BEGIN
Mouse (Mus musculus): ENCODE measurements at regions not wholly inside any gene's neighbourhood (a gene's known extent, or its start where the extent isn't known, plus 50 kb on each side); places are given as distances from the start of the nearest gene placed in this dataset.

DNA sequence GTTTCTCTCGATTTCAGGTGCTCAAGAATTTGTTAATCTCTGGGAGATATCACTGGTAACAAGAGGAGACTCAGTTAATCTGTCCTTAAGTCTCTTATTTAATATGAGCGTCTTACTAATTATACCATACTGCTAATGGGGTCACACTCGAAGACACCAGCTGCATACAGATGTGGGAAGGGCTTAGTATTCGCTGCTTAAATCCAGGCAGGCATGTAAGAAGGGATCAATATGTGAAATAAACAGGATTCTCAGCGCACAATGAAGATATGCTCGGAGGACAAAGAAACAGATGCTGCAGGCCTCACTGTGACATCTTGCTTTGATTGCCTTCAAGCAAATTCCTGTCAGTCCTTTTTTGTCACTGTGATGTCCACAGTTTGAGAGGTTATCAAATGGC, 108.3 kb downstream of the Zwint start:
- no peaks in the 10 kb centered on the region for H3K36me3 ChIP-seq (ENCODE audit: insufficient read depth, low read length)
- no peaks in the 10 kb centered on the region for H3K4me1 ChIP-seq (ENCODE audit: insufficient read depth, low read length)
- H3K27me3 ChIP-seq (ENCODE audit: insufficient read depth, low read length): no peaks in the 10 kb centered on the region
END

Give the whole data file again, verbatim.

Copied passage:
Mouse (Mus musculus): ENCODE measurements at regions not wholly inside any gene's neighbourhood (a gene's known extent, or its start where the extent isn't known, plus 50 kb on each side); places are given as distances from the start of the nearest gene placed in this dataset.

DNA sequence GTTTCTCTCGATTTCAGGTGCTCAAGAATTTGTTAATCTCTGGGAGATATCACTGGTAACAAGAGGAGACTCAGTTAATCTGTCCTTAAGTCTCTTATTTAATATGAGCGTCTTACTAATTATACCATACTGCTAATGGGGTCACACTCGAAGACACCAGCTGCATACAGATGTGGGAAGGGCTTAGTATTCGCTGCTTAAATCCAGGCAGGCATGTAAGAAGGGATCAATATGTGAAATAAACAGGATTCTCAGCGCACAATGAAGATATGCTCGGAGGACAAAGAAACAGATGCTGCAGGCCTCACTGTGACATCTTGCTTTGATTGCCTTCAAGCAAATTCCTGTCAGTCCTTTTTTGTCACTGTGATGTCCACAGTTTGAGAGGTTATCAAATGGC, 108.3 kb downstream of the Zwint start:
- no peaks in the 10 kb centered on the region for H3K36me3 ChIP-seq (ENCODE audit: insufficient read depth, low read length)
- no peaks in the 10 kb centered on the region for H3K4me1 ChIP-seq (ENCODE audit: insufficient read depth, low read length)
- H3K27me3 ChIP-seq (ENCODE audit: insufficient read depth, low read length): no peaks in the 10 kb centered on the region